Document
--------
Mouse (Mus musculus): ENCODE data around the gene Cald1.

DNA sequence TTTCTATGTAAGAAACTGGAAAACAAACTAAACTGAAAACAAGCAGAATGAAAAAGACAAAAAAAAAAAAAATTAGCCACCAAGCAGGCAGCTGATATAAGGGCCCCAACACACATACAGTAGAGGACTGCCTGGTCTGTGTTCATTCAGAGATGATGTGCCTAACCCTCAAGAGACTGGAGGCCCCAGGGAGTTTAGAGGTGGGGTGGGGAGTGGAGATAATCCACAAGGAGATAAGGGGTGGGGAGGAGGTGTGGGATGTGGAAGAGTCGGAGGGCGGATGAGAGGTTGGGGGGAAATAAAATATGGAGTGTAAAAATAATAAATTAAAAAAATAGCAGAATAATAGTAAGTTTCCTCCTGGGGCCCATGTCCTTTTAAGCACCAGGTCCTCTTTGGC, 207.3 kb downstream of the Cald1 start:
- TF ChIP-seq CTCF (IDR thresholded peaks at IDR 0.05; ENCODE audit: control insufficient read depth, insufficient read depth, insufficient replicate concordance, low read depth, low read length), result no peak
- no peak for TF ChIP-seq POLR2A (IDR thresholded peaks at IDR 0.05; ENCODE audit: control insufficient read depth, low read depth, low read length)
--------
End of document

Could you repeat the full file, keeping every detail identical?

Mouse (Mus musculus): ENCODE data around the gene Cald1.

DNA sequence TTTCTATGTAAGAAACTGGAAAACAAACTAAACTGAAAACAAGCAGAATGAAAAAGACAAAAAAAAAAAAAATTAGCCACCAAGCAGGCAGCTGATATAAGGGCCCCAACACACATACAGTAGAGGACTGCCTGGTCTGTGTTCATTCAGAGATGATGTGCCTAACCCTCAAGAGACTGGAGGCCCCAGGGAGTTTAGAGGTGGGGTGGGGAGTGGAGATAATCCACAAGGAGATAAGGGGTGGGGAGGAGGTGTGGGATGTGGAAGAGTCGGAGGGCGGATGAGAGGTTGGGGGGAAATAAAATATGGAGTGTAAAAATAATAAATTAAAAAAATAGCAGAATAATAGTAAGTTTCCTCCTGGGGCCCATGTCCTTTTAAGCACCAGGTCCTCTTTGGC, 207.3 kb downstream of the Cald1 start:
- TF ChIP-seq CTCF (IDR thresholded peaks at IDR 0.05; ENCODE audit: control insufficient read depth, insufficient read depth, insufficient replicate concordance, low read depth, low read length), result no peak
- no peak for TF ChIP-seq POLR2A (IDR thresholded peaks at IDR 0.05; ENCODE audit: control insufficient read depth, low read depth, low read length)